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3 DIY Water Heater Maintenance Tips

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Like any other appliance in your home, your water heater needs routine maintenance to reach its intended lifespan. Fortunately, water heater maintenance is a relatively easy task for any DIY-oriented homeowner to accomplish. Here are three steps you can take to keep your water heater running like new.

Don't Neglect the Temperature Setting

You can adjust the temperature of your water heater using a dial on the side of the tank. During normal use, most homeowners prefer a temperature of around 120 degrees for a good balance of comfortable water and energy usage. Turning the temperature higher will force your heater to work harder, wasting energy and increasing the rate at which the internal components of the heater wear down over time.

If you will be away from your home for a few days, you should consider turning the temperature dial as low as possible. Allowing your water heater to "take a break" while you are away will extend its life and will often provide a significant decrease in your monthly heating bill.

Test the Pressure Valve

The water in your water heater tank expands and partially evaporates as it heats up, creating high pressure inside of the tank. In the event that the tank becomes overpressurized, the temperature-pressure-release (TPR) valve on the side of your tank is designed to relieve pressure to prevent damage to the tank.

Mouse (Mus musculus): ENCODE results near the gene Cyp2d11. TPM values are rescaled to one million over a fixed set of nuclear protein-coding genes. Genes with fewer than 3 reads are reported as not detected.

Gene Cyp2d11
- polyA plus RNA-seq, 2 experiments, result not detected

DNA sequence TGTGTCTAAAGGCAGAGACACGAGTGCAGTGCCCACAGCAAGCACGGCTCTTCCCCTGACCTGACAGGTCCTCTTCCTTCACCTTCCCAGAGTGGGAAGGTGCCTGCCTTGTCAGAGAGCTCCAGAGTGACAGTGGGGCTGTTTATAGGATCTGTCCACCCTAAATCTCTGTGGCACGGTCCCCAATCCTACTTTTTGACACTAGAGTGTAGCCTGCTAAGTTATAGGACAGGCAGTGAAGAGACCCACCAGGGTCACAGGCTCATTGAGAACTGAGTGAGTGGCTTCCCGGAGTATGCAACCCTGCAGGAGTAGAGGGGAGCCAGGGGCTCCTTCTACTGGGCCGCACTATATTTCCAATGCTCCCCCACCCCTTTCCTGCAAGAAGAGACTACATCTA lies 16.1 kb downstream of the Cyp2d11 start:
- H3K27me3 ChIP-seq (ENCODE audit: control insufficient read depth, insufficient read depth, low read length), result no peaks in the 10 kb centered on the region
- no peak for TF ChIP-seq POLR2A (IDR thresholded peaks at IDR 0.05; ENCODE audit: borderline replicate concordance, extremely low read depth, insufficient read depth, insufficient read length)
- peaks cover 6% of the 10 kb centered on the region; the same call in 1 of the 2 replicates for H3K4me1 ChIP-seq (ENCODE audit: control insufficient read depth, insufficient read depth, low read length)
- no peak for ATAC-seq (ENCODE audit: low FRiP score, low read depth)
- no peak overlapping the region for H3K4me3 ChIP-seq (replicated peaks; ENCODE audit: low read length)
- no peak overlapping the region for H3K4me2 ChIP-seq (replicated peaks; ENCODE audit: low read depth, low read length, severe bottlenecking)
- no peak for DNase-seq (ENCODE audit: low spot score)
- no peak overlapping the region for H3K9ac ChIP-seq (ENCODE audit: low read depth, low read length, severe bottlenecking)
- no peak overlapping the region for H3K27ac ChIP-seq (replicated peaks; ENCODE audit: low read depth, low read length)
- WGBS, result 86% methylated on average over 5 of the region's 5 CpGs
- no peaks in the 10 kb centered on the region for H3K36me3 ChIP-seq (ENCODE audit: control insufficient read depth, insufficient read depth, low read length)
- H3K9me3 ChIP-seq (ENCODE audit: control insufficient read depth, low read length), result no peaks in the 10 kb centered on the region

If the TPR valve fails to perform its function, extensive damage can occur to your water heater along with anything in the surrounding area. It is important to test the valve at least every six months to avoid expensive repairs and water heater replacement. To test the valve, turn off the power to your water heater and close the cold water supply valve. Place a bucket under the TPR valve and open it for a few seconds. If water continues to run out of the TPR valve after you let go of it, it is time to replace the valve.

Flush Your Water Heater

The water that flows into your home contains the mineral calcium carbonate, among other minerals. Heating water in your water heater causes calcium carbonate to separate from the water and sink to the bottom. This sediment reduces the efficiency of your heater by creating an insulative layer between the water and the heating elements. Over time, sediment can also create clogs in the water line and your heater's valves.

The best way to prevent sediment from damaging your heater is to flush the water out of the tank at least once per year. To flush the tank, once again, shut off the power and supply line, connect a garden hose to the drain valve, and run the hose outdoors. Open the TPR valve and leave the drain valve open until water stops running out of the garden hose.

Keep these tips in mind so you can keep your water heater running like new for years to come and avoid paying for unnecessary repairs. Contact a company like Winters Heating Cooling if you have any questions.